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Let the borrower beware, says economics professor

October 28, 2003


With mortgage refinancing at an all-time high, predatory lenders are stripping borrowers of their home equity and threatening them with foreclosure. These lenders target people who are short of cash, as well as minorities, the lesser educated– and especially the elderly. And their practices are legal in many states, including Tennessee.
October 28, 2003


With mortgage refinancing at an all-time high, predatory lenders are stripping borrowers of their home equity and threatening them with foreclosure. These lenders target people who are short of cash, as well as minorities, the lesser educated— and especially the elderly. And their practices are legal in many states, including Tennessee.

Dr. Jerry Plummer, assistant professor of economics at Austin Peay, says with mortgage refinancing at an all-time high nationwide, it's important to be wary of potential predatory lending, “particularly in the 'sub-prime' markets.”

Plummer says, “Some sub-prime lenders have been accused of making loans to people, generally when they have good equity in their home, knowing that they cannot make the payments and will be foreclosed upon; meaning that the foreclosure will often lead to a low sale price, which in turn, means the property can be purchased and sold for a profit.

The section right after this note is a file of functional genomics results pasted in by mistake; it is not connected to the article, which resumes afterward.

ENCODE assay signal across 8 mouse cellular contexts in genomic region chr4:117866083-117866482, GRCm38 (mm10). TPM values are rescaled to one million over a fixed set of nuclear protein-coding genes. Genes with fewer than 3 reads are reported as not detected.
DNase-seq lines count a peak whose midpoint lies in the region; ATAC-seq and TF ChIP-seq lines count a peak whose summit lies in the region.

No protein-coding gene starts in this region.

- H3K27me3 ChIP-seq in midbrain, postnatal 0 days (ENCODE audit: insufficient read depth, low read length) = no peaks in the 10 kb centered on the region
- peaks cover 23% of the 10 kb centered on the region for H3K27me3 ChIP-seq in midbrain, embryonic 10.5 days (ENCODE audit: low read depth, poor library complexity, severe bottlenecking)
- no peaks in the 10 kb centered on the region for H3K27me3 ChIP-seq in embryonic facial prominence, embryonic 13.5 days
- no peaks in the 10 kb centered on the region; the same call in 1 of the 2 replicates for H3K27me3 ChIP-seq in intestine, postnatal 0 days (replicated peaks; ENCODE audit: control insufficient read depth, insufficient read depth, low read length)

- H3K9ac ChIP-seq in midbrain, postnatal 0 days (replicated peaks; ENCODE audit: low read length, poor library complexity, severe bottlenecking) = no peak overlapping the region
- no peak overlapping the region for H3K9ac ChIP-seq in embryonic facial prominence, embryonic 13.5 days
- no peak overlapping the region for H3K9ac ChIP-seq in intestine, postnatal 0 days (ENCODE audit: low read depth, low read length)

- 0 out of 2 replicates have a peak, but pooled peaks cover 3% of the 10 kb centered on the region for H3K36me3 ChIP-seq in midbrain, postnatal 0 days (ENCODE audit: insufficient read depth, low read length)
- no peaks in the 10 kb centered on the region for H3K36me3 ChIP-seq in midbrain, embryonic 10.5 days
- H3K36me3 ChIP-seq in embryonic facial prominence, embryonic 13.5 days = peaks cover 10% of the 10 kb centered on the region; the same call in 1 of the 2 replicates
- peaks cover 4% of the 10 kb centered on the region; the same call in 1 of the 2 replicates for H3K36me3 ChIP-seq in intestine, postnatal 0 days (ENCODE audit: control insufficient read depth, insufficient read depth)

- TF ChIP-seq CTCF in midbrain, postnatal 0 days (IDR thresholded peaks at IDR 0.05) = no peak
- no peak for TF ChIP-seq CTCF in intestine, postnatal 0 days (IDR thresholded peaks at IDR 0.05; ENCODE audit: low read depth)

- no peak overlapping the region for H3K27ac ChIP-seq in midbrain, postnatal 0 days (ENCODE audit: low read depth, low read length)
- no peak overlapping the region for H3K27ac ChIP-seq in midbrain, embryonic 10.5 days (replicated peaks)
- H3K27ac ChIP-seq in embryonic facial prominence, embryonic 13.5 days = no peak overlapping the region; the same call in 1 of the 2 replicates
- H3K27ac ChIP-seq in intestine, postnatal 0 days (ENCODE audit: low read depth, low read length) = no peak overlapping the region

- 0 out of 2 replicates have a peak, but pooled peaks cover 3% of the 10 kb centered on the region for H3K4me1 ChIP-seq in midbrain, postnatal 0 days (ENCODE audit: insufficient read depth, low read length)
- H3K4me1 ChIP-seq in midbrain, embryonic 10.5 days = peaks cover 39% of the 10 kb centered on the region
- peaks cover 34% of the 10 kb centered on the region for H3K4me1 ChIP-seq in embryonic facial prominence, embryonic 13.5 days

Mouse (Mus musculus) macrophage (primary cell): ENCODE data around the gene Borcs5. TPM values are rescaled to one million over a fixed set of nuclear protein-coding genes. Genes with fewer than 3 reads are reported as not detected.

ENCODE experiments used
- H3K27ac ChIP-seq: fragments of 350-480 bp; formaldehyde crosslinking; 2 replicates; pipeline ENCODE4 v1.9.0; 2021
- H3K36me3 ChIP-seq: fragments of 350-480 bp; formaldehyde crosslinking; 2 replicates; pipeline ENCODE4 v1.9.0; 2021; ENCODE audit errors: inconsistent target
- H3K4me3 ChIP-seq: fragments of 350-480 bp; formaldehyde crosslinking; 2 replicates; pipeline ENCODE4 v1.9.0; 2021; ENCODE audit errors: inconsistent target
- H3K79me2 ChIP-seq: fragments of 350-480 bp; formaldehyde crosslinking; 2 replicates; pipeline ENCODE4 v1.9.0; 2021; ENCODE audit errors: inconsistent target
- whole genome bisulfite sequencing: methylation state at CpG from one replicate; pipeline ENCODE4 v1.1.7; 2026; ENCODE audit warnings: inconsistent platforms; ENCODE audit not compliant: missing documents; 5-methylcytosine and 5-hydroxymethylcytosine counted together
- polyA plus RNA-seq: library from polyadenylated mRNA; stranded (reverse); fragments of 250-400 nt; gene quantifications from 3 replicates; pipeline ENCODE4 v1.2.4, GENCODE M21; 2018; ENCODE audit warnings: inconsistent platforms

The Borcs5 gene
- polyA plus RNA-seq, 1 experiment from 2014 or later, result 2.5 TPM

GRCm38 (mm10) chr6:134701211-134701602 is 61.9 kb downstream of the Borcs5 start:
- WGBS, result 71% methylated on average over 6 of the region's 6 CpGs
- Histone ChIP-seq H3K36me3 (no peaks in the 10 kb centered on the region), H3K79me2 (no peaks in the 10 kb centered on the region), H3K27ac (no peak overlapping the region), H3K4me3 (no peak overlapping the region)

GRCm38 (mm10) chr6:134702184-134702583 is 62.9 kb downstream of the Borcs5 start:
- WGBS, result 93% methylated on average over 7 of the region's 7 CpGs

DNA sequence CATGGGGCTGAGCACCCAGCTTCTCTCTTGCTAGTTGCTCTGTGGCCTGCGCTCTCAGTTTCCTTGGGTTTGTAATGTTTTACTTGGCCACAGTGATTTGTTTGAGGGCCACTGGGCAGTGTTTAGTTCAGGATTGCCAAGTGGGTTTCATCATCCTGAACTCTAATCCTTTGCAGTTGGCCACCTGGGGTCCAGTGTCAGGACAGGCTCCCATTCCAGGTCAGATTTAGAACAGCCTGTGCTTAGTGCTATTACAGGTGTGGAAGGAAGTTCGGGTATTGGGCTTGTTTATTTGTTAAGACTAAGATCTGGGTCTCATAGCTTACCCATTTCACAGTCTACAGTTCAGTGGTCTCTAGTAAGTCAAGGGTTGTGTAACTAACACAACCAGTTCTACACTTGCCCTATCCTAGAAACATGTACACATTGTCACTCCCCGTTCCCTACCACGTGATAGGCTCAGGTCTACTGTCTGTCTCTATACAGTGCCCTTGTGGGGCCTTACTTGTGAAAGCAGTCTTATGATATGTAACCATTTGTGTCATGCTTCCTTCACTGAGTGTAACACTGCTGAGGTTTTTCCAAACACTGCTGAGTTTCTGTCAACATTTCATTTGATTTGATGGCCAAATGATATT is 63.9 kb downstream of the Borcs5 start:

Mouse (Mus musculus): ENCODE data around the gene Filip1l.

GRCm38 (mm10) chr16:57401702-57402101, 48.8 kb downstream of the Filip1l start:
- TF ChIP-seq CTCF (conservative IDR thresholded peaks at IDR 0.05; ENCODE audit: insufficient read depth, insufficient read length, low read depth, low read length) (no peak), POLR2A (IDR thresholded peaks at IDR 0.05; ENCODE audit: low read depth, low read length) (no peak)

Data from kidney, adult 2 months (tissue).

“The loans usually have high interest rates (often more than 20 percent APR) and additional fees, all of which are legal in their respective states.”

Some predatory lenders practice "loan flipping,” Plummer adds, repeatedly refinancing borrowers' loans over a short time frame. With each successive refinancing, the lender places additional fees that reduce the borrower's home equity. “This is a common practice with many firms, and the 'low interest rates' are the nucleus for the refinancing incentives,” Plummer says.

Several states, including Tennessee, are attracting a high number of sub-prime lenders, due to their generous lending and interest accrual practices.

“It is unfortunate that there is little legislative activity nationwide to eliminate these practices, but many privately funded organizations stand ready to assist those thinking of refinancing,” says Plummer.

“However, no group can assist with an already concluded loan. This is truly the approach of 'caveat emptor,' or, 'let the buyer beware.'”
Rebecca Mackey